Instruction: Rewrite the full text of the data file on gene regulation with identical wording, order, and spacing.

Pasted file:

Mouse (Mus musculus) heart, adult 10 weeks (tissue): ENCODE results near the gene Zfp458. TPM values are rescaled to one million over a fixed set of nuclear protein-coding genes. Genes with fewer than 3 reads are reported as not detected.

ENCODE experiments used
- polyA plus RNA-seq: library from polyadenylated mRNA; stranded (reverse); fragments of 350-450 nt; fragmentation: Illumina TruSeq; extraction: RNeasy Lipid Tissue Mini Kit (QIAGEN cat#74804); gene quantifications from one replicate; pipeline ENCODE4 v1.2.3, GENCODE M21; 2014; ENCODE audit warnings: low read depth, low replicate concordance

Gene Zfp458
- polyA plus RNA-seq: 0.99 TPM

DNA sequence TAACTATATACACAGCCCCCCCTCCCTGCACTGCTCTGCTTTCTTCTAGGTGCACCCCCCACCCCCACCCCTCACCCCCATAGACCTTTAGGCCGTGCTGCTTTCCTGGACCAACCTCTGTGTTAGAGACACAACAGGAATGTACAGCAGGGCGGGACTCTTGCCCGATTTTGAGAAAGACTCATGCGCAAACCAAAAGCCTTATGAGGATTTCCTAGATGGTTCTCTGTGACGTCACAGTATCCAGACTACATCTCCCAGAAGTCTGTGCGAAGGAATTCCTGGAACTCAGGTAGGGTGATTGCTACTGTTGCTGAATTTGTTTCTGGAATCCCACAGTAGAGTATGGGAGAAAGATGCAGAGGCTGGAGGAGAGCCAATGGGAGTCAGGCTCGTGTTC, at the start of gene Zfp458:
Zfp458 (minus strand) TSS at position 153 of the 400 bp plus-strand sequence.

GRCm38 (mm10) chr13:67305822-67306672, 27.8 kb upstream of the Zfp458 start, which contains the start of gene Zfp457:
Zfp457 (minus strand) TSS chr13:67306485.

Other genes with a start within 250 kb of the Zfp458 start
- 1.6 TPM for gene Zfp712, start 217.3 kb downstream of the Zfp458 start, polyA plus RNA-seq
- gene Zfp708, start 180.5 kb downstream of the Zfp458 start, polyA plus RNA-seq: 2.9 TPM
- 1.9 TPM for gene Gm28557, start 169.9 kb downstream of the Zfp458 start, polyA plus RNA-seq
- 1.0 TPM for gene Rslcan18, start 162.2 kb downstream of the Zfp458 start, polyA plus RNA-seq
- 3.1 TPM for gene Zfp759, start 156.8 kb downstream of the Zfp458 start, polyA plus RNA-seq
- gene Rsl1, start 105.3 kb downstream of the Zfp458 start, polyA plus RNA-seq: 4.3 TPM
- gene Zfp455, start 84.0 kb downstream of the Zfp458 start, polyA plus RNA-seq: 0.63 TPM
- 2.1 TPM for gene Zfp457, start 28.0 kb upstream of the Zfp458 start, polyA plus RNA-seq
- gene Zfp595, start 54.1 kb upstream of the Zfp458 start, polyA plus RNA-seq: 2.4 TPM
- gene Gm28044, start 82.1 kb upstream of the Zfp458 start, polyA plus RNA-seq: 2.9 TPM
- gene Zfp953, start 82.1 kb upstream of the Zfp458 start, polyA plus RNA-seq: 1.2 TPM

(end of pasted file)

Mouse (Mus musculus) heart, adult 10 weeks (tissue): ENCODE results near the gene Zfp458. TPM values are rescaled to one million over a fixed set of nuclear protein-coding genes. Genes with fewer than 3 reads are reported as not detected.

ENCODE experiments used
- polyA plus RNA-seq: library from polyadenylated mRNA; stranded (reverse); fragments of 350-450 nt; fragmentation: Illumina TruSeq; extraction: RNeasy Lipid Tissue Mini Kit (QIAGEN cat#74804); gene quantifications from one replicate; pipeline ENCODE4 v1.2.3, GENCODE M21; 2014; ENCODE audit warnings: low read depth, low replicate concordance

Gene Zfp458
- polyA plus RNA-seq: 0.99 TPM

DNA sequence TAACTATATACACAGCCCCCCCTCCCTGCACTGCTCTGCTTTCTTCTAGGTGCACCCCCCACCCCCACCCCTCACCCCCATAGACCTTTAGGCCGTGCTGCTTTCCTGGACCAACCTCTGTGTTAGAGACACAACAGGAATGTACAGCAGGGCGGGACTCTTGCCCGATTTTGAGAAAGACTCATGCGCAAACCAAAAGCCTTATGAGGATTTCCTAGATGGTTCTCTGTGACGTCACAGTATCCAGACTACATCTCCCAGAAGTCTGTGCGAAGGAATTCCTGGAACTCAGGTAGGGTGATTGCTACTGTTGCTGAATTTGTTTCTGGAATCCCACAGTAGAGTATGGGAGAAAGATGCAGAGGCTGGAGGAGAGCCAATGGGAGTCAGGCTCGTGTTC, at the start of gene Zfp458:
Zfp458 (minus strand) TSS at position 153 of the 400 bp plus-strand sequence.

GRCm38 (mm10) chr13:67305822-67306672, 27.8 kb upstream of the Zfp458 start, which contains the start of gene Zfp457:
Zfp457 (minus strand) TSS chr13:67306485.

Other genes with a start within 250 kb of the Zfp458 start
- 1.6 TPM for gene Zfp712, start 217.3 kb downstream of the Zfp458 start, polyA plus RNA-seq
- gene Zfp708, start 180.5 kb downstream of the Zfp458 start, polyA plus RNA-seq: 2.9 TPM
- 1.9 TPM for gene Gm28557, start 169.9 kb downstream of the Zfp458 start, polyA plus RNA-seq
- 1.0 TPM for gene Rslcan18, start 162.2 kb downstream of the Zfp458 start, polyA plus RNA-seq
- 3.1 TPM for gene Zfp759, start 156.8 kb downstream of the Zfp458 start, polyA plus RNA-seq
- gene Rsl1, start 105.3 kb downstream of the Zfp458 start, polyA plus RNA-seq: 4.3 TPM
- gene Zfp455, start 84.0 kb downstream of the Zfp458 start, polyA plus RNA-seq: 0.63 TPM
- 2.1 TPM for gene Zfp457, start 28.0 kb upstream of the Zfp458 start, polyA plus RNA-seq
- gene Zfp595, start 54.1 kb upstream of the Zfp458 start, polyA plus RNA-seq: 2.4 TPM
- gene Gm28044, start 82.1 kb upstream of the Zfp458 start, polyA plus RNA-seq: 2.9 TPM
- gene Zfp953, start 82.1 kb upstream of the Zfp458 start, polyA plus RNA-seq: 1.2 TPM